microscopy (Donhowe et al., 1991) and confocal
laser scanning microscopy (Evans et al., 1996).
|| Quick versus slow freezing mechanisms
Indirect method such as freeze substitution (Bevilacqua
et al., 1979; Martino and Zaritzky, 1998),
freeze fixation (Miyawaki et al., 1992) and freeze
drying techniques (Fayadi et al., 2001; Woinet
et al., 1998a, b) which followed by the sectioning
had been used. Freeze drying is well established process for the indirect method
to observe ice crystal formation.
However, the indirect methods assume the original morphology is maintained
during the sectioning into thin enough layers to allow microscopic and quantitative
information about ice crystal formation of these strawberries in thick samples
(Mousavi et al., 2005). X-ray micro-CT is relatively
a new technique method to be used. Previously a number of research efforts have
been reported that take into account the ice crystal formation in frozen food
(such as fish, meat and mycoprotein) may effect their textural, microstructural
and qualitative changes. The quality of freeze dried strawberry pieces had been
studied and an experiment on a thick layer of strawberry pieces in different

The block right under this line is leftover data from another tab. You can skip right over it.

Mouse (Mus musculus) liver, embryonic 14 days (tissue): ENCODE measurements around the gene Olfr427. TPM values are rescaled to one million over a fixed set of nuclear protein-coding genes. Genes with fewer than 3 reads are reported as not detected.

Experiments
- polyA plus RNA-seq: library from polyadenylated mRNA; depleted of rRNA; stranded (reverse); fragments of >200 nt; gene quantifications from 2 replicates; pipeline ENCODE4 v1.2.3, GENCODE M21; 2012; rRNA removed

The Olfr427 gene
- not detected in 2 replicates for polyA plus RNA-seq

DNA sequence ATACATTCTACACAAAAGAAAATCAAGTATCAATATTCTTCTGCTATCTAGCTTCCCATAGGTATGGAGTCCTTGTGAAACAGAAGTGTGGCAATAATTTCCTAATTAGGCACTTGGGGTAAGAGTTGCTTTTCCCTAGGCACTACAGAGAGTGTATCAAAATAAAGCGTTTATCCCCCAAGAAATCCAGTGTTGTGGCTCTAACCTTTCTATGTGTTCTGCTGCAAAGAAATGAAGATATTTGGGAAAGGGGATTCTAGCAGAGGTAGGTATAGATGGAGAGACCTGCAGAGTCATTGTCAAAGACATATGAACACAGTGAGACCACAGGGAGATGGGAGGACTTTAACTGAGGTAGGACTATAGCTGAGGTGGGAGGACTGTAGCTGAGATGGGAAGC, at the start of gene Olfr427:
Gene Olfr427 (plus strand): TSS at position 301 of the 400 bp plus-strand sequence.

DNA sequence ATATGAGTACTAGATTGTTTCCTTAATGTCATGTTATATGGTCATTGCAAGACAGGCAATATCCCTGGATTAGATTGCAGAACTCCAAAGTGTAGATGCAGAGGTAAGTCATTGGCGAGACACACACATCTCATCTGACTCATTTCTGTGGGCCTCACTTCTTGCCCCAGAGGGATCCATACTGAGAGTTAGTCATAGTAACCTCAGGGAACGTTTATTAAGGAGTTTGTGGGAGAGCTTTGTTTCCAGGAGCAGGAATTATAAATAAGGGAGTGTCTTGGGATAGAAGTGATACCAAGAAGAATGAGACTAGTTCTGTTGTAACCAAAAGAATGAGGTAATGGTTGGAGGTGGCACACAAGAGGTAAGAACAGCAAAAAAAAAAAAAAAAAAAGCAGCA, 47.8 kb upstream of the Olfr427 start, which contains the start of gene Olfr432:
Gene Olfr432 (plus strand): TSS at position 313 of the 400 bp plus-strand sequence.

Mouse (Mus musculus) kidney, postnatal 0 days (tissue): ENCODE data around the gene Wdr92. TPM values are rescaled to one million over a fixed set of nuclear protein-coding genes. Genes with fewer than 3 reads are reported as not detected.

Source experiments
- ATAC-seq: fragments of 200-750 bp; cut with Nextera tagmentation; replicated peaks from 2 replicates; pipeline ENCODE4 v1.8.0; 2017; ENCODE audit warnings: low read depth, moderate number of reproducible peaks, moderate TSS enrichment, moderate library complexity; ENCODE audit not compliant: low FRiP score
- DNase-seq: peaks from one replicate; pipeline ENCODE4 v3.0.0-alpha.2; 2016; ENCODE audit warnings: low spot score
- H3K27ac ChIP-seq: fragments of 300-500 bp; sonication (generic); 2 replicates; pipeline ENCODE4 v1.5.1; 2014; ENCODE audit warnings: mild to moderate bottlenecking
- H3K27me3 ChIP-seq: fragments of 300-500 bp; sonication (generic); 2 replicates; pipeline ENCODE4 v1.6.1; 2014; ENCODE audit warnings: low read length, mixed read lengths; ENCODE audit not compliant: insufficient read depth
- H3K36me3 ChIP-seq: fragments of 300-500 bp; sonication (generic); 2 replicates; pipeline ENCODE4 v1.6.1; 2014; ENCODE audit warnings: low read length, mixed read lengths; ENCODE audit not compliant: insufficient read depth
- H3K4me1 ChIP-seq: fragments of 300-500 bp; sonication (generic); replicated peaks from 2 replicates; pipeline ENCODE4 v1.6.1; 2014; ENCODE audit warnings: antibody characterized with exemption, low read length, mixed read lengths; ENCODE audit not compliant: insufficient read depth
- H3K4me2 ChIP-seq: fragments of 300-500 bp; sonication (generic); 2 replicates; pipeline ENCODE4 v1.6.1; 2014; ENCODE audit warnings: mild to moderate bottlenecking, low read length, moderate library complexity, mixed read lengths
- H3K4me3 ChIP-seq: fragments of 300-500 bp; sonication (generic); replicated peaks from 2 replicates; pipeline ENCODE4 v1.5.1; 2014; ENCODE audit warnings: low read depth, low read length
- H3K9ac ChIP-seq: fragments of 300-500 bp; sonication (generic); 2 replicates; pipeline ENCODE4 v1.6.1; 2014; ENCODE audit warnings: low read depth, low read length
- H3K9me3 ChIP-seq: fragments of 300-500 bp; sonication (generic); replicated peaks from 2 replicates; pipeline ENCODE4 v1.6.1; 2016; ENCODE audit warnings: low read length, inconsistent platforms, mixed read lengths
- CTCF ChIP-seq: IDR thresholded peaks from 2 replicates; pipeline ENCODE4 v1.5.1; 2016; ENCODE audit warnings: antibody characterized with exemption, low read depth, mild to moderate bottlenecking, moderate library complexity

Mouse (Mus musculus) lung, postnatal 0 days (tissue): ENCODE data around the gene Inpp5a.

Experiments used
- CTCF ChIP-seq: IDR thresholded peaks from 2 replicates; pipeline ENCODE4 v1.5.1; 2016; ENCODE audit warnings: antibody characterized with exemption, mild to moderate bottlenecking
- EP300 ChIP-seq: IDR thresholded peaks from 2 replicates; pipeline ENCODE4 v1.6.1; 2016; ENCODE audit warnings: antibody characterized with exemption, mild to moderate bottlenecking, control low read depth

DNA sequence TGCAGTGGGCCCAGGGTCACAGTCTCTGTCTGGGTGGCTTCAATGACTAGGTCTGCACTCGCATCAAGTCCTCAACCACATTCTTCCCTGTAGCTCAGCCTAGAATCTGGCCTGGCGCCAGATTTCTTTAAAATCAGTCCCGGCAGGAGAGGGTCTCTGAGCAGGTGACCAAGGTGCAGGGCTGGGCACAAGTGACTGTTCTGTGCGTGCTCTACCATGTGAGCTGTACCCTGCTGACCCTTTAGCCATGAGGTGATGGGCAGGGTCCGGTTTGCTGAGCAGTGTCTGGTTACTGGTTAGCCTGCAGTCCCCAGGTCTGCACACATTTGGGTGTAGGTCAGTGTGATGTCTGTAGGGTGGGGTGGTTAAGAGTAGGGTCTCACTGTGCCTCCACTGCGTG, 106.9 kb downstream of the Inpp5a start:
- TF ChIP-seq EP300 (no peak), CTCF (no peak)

operating condition of freeze drying had been done. The working pressure and
heating plate temperature during freeze drying were the most important factors
affecting the criteria of final product quality in terms of its appearance,
shape, colour, texture and dehydration ratio. The optimal conditions for freeze
drying process for strawberry is at 30Pa, 50°C and the time ranged for freeze
drying is from 60 to 65 h (Hammami and Rene, 1997).
Although, the freeze drying time, appearance and colour of the freeze dried
strawberries had been investigated, there is no qualitative which has found
potential applications in food science research and quality evaluation (Mendoza
et al., 2006). An axial and lateral resolution down to a few micrometers
and without sample preparation and chemical fixation of the architecture of
cellular materials can be visualize and analyze through this microCT technique
(Van Dalven et al., 2003).
Using X-ray micro-CT, the study had been done on various field such as an internal
microstructure study for ice crystal visualization of mycoprotein, carrot, meat,
fish, chicken, potato and cheese (Mousavi et al.,
2005; Miri et al., 2007), detected internal
quality changes in peaches, investigated core breakdown disorder in Conference
pears based on their mass density variations during storage and quantitatively